This week I received some rather rattling medical news and although the biospy results are not back yet,it is possible a lesion on my arm was a form of skin cancer. Most of my life this sort of information would only have been shared with a few close friends and family… but I am changing. I know that more than ever the painting process is helping me to navigate through deep,strange waters and I want to share this with as many people as possible. I want to share because I know how this process is impacting my life and maybe it could help someone else too.
Lately, it would seem, I have been repeatedly asked to sit with not knowing what something is, where it is going and seriously NOT liking how that feels. How funny (?) that this is EXACTLY what is happening in my current painting. The images coming this time have felt murky and heavy. They are less familiar to me and so there is a feeling of discomfort whenever I disengage from the process. It has been a great challenge just to show up in front of the painting and be with what wants to come. I would much rather tear it off the wall and start something new and familiar. But I don’t. I stay. I feel and I paint. The times I am fully engaged in painting and choose to breathe with the moment and the color connecting from brush to paper are what keep me coming back. And these moments are what get me through not knowing what is going to happen next in my life when I’m not painting.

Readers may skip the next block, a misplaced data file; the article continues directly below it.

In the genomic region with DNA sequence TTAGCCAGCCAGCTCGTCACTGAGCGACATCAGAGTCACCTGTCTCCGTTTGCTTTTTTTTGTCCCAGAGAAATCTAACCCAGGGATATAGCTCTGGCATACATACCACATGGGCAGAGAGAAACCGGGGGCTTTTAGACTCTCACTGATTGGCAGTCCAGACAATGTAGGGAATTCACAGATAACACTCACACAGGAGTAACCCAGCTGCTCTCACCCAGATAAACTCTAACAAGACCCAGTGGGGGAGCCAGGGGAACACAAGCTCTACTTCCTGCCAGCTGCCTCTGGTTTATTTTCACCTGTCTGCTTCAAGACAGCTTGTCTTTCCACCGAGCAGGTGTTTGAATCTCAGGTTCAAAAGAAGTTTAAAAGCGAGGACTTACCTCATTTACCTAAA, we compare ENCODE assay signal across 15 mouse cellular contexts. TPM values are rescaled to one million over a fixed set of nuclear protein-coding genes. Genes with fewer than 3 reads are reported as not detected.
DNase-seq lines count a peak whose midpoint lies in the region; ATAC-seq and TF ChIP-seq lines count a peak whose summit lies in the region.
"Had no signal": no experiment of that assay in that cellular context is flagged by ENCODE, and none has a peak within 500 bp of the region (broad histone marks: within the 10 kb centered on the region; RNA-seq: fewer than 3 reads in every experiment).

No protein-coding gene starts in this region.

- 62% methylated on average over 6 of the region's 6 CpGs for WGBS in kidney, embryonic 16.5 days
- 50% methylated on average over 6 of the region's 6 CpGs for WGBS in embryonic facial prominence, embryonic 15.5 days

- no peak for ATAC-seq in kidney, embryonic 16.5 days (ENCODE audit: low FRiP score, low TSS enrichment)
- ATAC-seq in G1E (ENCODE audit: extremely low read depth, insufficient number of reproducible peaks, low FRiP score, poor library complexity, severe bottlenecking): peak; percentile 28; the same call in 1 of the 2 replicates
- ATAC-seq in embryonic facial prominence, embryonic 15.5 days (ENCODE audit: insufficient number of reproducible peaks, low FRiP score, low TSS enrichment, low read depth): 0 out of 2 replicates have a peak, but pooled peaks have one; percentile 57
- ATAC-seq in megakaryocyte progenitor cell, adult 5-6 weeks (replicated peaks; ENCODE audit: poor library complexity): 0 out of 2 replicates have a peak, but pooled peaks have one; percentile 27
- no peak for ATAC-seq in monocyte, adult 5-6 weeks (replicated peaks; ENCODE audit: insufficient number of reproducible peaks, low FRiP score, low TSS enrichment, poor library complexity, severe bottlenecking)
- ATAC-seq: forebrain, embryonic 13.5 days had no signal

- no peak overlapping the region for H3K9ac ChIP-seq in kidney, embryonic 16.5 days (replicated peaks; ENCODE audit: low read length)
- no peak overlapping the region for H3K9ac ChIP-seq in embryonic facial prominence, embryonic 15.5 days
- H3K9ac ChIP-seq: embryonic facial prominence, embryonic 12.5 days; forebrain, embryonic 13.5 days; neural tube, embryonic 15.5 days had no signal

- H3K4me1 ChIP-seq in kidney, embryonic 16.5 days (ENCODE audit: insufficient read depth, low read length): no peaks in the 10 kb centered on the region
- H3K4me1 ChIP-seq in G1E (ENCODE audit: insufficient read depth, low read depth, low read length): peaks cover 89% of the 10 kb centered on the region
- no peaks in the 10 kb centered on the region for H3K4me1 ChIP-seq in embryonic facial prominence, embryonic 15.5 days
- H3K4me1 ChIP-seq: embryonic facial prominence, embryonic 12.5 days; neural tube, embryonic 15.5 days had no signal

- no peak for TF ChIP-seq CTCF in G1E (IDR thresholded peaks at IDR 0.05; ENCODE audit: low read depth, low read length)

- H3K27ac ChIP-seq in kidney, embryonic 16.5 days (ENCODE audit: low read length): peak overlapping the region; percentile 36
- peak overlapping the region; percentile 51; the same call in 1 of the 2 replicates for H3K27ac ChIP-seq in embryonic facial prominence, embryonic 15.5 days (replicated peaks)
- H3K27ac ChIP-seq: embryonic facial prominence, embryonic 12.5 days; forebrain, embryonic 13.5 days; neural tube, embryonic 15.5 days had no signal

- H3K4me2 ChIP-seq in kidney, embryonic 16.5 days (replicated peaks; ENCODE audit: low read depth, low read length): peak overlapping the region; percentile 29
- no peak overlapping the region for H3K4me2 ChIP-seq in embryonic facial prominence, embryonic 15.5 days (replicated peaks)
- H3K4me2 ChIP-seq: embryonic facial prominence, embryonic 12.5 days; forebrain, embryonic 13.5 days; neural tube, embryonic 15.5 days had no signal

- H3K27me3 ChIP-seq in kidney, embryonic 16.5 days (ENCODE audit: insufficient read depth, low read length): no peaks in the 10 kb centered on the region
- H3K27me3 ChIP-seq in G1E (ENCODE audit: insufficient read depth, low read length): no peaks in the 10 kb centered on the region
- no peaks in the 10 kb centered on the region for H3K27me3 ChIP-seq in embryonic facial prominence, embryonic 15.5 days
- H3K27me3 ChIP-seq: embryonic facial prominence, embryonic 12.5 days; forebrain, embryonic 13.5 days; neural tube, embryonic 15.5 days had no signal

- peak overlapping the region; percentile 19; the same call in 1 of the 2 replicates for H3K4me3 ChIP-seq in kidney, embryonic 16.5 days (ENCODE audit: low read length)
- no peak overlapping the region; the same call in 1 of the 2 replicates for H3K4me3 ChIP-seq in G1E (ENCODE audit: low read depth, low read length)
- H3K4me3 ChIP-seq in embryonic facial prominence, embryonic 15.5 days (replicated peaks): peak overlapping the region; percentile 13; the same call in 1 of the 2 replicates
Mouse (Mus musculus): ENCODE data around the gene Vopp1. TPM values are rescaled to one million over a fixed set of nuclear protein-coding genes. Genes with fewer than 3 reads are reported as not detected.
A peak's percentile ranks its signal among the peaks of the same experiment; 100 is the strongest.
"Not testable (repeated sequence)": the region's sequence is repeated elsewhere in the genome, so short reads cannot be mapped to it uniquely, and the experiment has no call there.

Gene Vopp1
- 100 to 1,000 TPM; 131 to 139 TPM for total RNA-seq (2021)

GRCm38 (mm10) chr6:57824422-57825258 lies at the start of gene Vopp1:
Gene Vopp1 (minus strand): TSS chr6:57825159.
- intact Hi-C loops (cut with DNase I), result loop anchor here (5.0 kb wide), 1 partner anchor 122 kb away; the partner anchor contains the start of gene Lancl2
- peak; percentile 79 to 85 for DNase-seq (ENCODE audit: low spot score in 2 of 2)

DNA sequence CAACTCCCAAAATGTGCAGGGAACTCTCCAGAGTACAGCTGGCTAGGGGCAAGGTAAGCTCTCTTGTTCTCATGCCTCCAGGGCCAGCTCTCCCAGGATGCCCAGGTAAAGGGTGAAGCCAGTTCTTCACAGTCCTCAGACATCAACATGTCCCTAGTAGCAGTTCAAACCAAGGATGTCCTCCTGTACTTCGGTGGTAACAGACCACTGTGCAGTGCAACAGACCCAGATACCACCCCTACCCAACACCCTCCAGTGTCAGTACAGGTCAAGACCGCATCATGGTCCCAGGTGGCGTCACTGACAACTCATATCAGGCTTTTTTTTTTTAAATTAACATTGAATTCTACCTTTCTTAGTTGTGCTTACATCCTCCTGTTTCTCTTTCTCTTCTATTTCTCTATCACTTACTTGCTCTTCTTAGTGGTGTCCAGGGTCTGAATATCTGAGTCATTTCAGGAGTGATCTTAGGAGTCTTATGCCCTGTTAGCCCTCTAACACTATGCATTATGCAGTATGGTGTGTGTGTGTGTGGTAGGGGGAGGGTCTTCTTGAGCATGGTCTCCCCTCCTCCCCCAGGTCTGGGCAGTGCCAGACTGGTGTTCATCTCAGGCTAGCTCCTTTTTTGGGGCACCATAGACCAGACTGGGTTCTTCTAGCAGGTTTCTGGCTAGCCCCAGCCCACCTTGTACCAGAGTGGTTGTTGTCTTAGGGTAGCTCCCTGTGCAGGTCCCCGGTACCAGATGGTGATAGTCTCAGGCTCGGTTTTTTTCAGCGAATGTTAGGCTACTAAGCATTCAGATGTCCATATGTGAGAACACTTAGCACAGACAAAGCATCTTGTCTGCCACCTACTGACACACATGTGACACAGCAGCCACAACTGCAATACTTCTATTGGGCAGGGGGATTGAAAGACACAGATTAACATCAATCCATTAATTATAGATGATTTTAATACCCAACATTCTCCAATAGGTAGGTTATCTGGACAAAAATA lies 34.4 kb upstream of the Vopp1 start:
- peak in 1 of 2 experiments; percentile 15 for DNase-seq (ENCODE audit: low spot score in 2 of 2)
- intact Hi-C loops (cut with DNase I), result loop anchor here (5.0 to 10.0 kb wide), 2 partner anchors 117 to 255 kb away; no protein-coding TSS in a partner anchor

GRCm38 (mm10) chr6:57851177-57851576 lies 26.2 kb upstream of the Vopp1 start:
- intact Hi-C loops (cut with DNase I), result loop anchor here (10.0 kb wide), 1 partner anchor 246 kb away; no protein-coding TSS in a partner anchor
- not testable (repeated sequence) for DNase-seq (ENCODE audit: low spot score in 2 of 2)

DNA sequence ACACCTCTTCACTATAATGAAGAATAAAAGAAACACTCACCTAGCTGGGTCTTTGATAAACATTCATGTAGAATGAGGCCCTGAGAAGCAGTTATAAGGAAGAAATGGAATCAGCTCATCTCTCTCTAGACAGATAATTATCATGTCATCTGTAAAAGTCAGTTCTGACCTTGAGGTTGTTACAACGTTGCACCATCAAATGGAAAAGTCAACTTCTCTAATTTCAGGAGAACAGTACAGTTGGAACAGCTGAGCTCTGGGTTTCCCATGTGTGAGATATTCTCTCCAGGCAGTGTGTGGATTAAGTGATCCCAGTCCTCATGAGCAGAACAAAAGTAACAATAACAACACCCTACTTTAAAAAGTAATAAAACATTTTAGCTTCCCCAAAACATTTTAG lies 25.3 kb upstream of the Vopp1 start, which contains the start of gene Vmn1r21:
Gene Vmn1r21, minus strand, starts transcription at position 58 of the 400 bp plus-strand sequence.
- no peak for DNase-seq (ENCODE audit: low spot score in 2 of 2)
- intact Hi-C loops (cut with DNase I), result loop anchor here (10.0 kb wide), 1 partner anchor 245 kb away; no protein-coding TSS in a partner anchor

Sitting in the exam room at the doctor’s office,I remember the studio and how it feels to be fully present in my painting with the sun shining through the window and the feel of the brush in my hand. I understand again that life can be like a painting. I may not know where it is leading or even what it is. The images may be unfamiliar and scary to me and that’s ok. I notice everything in the moment and decide to practice not getting caught up in thoughts about things that haven’t even happened yet. I take a deep breath and notice as I exhale.
This process has helped me through the toughest times of my life. Painting has taught me how to stay and remain present through my mother’s five year fight with Alzheimer’s disease and my father’s rapid death from cancer. There were times I would worry about the next step of the disease with my parents wondering if I would be able to make it without crumbling. When I chose to be present with what was unfolding, miracles happened. Laughing with my father as we all sat on his bed the night of my birthday 4 days before he died, I chose to be present. I found true joy in our conversation and realized maybe for the first time how brillant and blue his eyes were.
There is a sweetness that happens when you let go and surrender to what is. I know for a fact without painting in my life I would have missed some of the most important moments with my parents in their final weeks and years. Painting has given me a tool I can use with or without paper. Painting has taught me courage and peace in present moment awareness.